Component Video Bandwidth

Discussion in 'Archived Threads 2001-2004' started by Randolph Damore, Jan 6, 2003.

  1. Randolph Damore

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    Hey all,

    What is the significance of the bandwidth rating for component video switches? Is higher bandwidth necessary for a cleaner signal - and if so, how much is required?

    My Yamaha HTR-5550 has 30Mhz of component bandwidth. The switch I'm looking at has 230Mhz of bandwidth. Will this actually do anything for me?
     
  2. Bob McElfresh

    Bob McElfresh Producer

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    Hi Randolph. Welcome to HTF!
    All cables/devices will start to reduce a signal at some frequency. Despite popular belief, this is not bad. The REAL problem is that much of the signal is reduce a bit, but the upper-frequencies are reduced a lot more. (If everything was reduced the same, it would not be much of a problem.)
    A few facts:
    Component Video Max Frequency: 4 Mhz
    Progressive Video Max Frequency: 13 Mhz
    1080p HD Video Max Frequency: 35 Mhz
    To be on the safe side, engineers sometimes take the highest possible frequency, double it (or even quadruple it) and look for cables/components that can handle the inflated number.
    (Remember, you have the effect of the cable GOING to the switch, the switch, the cable going to the TV all combining.)
    Yamaha vs dedicated switch
    From the numbers above, I would have to say that switching through the Yamaha would be as good as switching through an external switch until you start feeding true 1080 HD video.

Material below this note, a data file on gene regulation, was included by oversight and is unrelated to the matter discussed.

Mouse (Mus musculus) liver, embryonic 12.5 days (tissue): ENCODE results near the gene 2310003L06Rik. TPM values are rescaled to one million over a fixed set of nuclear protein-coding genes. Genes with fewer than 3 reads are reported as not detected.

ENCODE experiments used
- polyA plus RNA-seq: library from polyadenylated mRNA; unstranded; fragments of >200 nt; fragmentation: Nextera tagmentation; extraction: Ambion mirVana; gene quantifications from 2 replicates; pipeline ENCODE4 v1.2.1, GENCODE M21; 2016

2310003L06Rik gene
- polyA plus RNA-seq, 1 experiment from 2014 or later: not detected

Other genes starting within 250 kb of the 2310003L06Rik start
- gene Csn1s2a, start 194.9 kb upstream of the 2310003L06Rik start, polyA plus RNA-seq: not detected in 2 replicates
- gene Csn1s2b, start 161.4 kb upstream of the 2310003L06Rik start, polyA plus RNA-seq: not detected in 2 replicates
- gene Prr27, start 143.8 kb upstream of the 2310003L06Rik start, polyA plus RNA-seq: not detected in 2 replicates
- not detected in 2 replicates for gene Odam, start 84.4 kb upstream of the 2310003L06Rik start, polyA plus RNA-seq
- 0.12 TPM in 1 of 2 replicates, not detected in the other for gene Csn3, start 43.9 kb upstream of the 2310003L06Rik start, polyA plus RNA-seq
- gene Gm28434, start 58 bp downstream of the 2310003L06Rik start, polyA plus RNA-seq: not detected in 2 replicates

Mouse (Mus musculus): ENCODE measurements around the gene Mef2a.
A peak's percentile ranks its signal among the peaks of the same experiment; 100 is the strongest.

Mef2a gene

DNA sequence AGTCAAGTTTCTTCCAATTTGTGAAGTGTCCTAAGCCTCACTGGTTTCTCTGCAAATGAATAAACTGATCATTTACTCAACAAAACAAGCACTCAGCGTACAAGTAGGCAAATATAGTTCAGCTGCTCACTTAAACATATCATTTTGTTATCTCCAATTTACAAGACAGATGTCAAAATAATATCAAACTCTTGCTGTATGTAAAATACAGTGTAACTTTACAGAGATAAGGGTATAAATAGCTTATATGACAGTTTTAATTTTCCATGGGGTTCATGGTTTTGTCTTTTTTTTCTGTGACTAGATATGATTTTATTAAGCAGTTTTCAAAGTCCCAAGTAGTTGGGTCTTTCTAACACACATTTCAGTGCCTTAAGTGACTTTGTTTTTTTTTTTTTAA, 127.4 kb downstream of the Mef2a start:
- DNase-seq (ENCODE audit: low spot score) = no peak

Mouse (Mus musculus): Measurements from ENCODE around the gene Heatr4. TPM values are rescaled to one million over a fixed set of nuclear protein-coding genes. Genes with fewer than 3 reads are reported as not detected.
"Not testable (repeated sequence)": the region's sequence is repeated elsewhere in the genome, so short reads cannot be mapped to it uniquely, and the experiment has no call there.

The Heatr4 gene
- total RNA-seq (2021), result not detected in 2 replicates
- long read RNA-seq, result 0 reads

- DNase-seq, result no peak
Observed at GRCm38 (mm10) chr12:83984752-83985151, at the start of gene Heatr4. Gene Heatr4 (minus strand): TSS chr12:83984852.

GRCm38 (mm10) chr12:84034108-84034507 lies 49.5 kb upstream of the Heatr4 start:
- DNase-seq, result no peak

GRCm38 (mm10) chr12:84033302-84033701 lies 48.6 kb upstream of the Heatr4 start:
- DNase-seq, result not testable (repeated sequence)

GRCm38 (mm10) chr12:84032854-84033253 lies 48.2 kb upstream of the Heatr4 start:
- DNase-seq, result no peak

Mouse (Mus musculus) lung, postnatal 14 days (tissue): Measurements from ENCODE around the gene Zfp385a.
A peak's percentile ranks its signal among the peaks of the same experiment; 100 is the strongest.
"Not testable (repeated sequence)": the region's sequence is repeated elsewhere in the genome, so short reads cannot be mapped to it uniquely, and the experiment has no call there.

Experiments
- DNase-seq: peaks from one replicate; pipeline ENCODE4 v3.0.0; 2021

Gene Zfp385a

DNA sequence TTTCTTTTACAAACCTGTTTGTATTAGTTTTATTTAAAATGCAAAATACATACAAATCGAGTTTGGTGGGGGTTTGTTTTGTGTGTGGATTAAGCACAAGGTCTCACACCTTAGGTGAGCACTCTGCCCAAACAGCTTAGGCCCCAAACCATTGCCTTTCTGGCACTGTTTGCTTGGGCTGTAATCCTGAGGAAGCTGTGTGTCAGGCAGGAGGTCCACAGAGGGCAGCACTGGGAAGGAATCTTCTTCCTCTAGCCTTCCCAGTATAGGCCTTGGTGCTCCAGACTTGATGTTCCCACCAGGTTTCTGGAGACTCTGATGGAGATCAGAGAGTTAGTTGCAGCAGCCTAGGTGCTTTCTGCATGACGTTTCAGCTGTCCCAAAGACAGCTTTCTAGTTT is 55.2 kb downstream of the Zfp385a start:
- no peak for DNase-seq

An advantage to a dedicated switch is the number of devices they can handle, and some of them take a mix of optical/coaxial digital audio and convert all to a single type. This can really extend the life of an older-but-great receiver.
    This thread on Inexpensive HD Switching might give you a few more options.
    Hope this helps.
     
  3. Randolph Damore

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    Thanks for the information - that clears things up quite a bit. The primary reason for my switch box will be for video game consoles - PS2, GameCube and an X-Box.

    In the case of the PS2 and GameCube - which at most output a 480p signal - 30Mhz should be fine. The X-Box on the other hand does 1080i and 720p.

    If I'm getting this right, a 30Mhz switch will lose some sharpness for 1080i signals and not really be noticable. What about 720p though?
     
  4. Neil Joseph

    Neil Joseph Lead Actor

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    Real Name:
    Neil Joseph
    A little off topic but what kind of frequency can RG6 cable handle? Many component cable runs use this cable type.
     
  5. PaulT

    PaulT Supporting Actor

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